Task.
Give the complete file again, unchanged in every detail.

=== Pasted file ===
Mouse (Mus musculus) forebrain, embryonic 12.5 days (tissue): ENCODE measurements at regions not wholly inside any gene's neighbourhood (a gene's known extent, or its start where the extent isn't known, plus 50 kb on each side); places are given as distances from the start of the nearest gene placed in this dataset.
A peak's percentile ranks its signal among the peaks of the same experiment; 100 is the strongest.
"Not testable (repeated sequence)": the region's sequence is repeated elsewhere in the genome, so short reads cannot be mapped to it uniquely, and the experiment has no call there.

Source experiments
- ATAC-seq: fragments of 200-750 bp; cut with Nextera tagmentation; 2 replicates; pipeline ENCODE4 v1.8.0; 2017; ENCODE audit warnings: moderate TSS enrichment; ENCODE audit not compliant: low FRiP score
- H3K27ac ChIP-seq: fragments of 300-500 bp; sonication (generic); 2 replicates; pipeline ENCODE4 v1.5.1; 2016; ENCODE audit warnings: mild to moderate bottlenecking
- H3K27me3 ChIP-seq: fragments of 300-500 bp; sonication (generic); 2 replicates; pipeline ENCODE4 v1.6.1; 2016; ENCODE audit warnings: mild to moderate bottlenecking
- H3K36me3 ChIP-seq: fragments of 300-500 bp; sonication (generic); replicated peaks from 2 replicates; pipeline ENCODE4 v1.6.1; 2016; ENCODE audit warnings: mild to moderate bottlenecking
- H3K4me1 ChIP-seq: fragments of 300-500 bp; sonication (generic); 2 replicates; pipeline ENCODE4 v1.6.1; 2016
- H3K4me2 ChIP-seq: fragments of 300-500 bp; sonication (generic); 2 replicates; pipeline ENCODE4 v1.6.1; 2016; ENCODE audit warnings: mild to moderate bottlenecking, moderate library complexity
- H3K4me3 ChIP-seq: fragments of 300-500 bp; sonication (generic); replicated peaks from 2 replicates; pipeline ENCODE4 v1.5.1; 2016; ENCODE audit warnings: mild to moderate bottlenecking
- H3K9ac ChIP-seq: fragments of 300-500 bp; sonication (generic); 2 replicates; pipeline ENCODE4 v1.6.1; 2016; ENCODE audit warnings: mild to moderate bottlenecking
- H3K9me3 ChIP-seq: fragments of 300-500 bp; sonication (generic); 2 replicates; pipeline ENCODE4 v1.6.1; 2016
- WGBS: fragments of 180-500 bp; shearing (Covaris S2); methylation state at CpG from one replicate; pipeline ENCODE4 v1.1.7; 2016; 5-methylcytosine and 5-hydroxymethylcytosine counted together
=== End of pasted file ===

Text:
Mouse (Mus musculus) forebrain, embryonic 12.5 days (tissue): ENCODE measurements at regions not wholly inside any gene's neighbourhood (a gene's known extent, or its start where the extent isn't known, plus 50 kb on each side); places are given as distances from the start of the nearest gene placed in this dataset.
A peak's percentile ranks its signal among the peaks of the same experiment; 100 is the strongest.
"Not testable (repeated sequence)": the region's sequence is repeated elsewhere in the genome, so short reads cannot be mapped to it uniquely, and the experiment has no call there.

Source experiments
- ATAC-seq: fragments of 200-750 bp; cut with Nextera tagmentation; 2 replicates; pipeline ENCODE4 v1.8.0; 2017; ENCODE audit warnings: moderate TSS enrichment; ENCODE audit not compliant: low FRiP score
- H3K27ac ChIP-seq: fragments of 300-500 bp; sonication (generic); 2 replicates; pipeline ENCODE4 v1.5.1; 2016; ENCODE audit warnings: mild to moderate bottlenecking
- H3K27me3 ChIP-seq: fragments of 300-500 bp; sonication (generic); 2 replicates; pipeline ENCODE4 v1.6.1; 2016; ENCODE audit warnings: mild to moderate bottlenecking
- H3K36me3 ChIP-seq: fragments of 300-500 bp; sonication (generic); replicated peaks from 2 replicates; pipeline ENCODE4 v1.6.1; 2016; ENCODE audit warnings: mild to moderate bottlenecking
- H3K4me1 ChIP-seq: fragments of 300-500 bp; sonication (generic); 2 replicates; pipeline ENCODE4 v1.6.1; 2016
- H3K4me2 ChIP-seq: fragments of 300-500 bp; sonication (generic); 2 replicates; pipeline ENCODE4 v1.6.1; 2016; ENCODE audit warnings: mild to moderate bottlenecking, moderate library complexity
- H3K4me3 ChIP-seq: fragments of 300-500 bp; sonication (generic); replicated peaks from 2 replicates; pipeline ENCODE4 v1.5.1; 2016; ENCODE audit warnings: mild to moderate bottlenecking
- H3K9ac ChIP-seq: fragments of 300-500 bp; sonication (generic); 2 replicates; pipeline ENCODE4 v1.6.1; 2016; ENCODE audit warnings: mild to moderate bottlenecking
- H3K9me3 ChIP-seq: fragments of 300-500 bp; sonication (generic); 2 replicates; pipeline ENCODE4 v1.6.1; 2016
- WGBS: fragments of 180-500 bp; shearing (Covaris S2); methylation state at CpG from one replicate; pipeline ENCODE4 v1.1.7; 2016; 5-methylcytosine and 5-hydroxymethylcytosine counted together